To Dwell

I try not to dwell on things that will upset the rhythm of my day – instead I try to focus on the positive. There are times, however, when my thoughts circle around the same occurance. Over and over and over again.

When my thoughts get stuck in a never-ending replay of a moment in time, I speak about it. My husband listens and says the same thing everytime: “Don’t let it upset you. It is not worth it.” He does not realise that I do not need him to fix the situation – all I need is for him to listen while I vent. I have come to appreciate my daughters for their listening ears. Now that they are teenagers, they realise that mommy also needs to express what upsets her.

I try not to dwell on things too much as I have learned that it can lead to feeling depressed. I have learned, instead, to reflect on all the good that is in my life. Thinking of the positive has certainly led to a certain contentment in my life.

Five-Minute-Friday-badgeWhat do you do to prevent yourself from dwelling on the negative?

Β© Colline Kook-Chun, 2015

(This post was inspired by the Five Minute Friday prompt:Β dwell)

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34 thoughts on “To Dwell

  1. I think so many of us fall into this trap. I very much appreciate a lyric from a P!nk song – “Change the voices in your head” (the second verse is, “Make them like you instead,” which works well for negative self-talk). Changing the narrative in my head helps me change my thought processes and my overall outlook. Sometimes, this is hard to do without first venting – how wonderful that you have your daughters to turn to as a resource!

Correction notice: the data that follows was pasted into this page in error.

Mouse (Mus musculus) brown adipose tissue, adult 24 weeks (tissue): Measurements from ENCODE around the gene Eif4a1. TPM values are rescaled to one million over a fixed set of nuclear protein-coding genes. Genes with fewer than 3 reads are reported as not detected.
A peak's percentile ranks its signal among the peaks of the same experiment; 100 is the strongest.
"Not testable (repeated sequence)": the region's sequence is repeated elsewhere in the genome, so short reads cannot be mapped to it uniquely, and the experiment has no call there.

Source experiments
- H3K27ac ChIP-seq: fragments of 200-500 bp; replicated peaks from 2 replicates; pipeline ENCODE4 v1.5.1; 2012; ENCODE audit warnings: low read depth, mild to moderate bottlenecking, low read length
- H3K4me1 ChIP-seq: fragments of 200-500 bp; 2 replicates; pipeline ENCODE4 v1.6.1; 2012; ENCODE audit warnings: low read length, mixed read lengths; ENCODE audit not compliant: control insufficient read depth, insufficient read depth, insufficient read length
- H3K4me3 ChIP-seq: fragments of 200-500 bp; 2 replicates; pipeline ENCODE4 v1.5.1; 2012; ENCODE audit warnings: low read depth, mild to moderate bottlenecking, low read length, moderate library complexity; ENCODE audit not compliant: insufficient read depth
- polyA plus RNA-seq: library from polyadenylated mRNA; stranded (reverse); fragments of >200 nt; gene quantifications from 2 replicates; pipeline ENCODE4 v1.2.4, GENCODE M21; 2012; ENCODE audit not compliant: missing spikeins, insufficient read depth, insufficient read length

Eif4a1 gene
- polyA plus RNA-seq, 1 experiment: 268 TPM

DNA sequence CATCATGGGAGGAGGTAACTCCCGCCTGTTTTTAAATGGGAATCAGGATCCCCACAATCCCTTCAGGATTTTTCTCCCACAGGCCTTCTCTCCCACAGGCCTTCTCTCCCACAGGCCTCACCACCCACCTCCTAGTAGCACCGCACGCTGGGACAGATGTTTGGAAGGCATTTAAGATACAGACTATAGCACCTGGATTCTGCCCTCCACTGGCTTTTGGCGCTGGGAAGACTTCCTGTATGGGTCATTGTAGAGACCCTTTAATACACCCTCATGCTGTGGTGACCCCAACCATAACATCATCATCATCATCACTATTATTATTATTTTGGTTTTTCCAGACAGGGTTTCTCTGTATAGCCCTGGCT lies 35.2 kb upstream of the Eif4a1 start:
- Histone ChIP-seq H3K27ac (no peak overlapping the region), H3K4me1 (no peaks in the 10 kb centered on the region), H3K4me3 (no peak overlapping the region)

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  2. I echo about what Michelle said about creative space. I started Bible journaling and that helps a lot. I’m able to interact with God’s Word through my prayers, questions (a lot of questions!) and comments.

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  3. Isn’t it funny how men always want to fix things when what we usually need is for them to listen? It’s the nature of men, I guess, to want to do while it is in our nature to want to vent. I walk, I write, I play with photos, I read, and I take time to give thanks every day. Usually that works. πŸ™‚

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  4. I usually pick up a good book that is far, far removed from the topic bothering me and read non-stop until I’ve left behind me the world in which the problem reigned. Sometimes it has taken a couple of days to get the job done, but I keep reading. Thank God for good books and healthy eyes.

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  5. I had a whole of resentment against various people and have mostly let that go now and am concentrating on kindness to strangers. I haven’t thought this through properly but so far it is working!

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    1. Negative comments made by the people we know always hurt the most – and the hardest thing is not allowing their negativity to upset your equilibrium. Good for you on finding a way to deal with this.

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